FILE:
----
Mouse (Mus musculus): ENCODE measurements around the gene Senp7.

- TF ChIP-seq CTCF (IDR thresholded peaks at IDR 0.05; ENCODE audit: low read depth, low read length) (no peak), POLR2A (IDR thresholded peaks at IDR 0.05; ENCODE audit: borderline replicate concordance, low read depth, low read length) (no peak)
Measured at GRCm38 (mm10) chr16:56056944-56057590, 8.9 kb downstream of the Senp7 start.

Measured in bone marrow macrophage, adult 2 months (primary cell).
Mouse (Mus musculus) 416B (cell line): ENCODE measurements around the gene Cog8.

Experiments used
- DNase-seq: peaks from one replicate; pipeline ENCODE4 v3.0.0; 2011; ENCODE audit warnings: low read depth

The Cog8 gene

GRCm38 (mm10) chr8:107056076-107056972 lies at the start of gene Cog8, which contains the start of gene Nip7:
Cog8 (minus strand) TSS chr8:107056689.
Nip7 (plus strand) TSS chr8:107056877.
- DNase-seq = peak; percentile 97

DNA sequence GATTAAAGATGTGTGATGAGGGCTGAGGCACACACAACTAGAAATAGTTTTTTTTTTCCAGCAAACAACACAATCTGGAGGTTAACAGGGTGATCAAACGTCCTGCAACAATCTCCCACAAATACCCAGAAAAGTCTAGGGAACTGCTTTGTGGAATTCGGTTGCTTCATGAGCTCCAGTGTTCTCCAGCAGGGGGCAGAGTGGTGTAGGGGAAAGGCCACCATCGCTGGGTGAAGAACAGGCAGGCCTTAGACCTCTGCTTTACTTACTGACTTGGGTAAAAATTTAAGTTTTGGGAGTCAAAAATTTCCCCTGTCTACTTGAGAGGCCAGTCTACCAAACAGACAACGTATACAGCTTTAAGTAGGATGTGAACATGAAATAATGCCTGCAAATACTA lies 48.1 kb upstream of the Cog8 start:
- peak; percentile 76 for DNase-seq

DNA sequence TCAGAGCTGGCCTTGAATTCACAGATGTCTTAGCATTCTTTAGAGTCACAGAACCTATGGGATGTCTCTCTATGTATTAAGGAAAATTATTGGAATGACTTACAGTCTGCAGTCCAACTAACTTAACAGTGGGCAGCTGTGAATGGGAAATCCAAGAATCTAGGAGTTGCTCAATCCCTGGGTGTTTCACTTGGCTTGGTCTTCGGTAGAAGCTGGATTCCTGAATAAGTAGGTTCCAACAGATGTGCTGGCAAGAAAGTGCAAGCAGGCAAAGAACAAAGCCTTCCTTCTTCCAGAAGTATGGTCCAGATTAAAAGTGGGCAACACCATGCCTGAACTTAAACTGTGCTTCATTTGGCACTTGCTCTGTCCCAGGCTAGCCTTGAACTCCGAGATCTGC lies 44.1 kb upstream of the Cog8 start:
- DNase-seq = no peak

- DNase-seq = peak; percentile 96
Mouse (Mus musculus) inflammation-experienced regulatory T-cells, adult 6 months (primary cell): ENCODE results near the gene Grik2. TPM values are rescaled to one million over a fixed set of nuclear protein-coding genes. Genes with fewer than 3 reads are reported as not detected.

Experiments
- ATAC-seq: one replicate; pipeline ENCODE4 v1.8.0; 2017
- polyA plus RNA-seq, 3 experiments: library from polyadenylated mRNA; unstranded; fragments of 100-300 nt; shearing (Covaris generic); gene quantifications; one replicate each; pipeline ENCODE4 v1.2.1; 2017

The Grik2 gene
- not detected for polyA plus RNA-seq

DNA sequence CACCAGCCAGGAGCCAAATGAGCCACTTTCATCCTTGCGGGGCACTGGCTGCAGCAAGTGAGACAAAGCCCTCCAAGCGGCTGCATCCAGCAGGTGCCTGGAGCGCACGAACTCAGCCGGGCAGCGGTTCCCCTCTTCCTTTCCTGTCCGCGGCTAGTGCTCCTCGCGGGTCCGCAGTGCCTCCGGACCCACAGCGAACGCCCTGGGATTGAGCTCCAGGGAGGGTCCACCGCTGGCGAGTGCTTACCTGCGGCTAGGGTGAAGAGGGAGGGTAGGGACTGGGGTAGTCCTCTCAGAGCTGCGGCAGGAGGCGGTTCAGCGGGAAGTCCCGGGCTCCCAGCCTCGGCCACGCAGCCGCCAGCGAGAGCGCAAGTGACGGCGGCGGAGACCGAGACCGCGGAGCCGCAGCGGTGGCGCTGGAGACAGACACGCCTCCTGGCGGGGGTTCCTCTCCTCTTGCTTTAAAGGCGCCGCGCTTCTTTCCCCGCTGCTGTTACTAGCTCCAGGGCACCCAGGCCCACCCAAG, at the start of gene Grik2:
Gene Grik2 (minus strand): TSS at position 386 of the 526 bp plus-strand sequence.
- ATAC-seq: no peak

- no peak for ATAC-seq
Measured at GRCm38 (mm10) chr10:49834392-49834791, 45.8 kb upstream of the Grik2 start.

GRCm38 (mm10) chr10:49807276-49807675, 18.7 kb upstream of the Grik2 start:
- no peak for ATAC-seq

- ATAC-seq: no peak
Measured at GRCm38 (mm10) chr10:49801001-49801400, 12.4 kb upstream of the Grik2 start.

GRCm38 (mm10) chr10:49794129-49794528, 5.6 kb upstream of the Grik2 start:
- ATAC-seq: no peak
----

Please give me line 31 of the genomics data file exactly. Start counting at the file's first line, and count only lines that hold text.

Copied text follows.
- ATAC-seq: no peak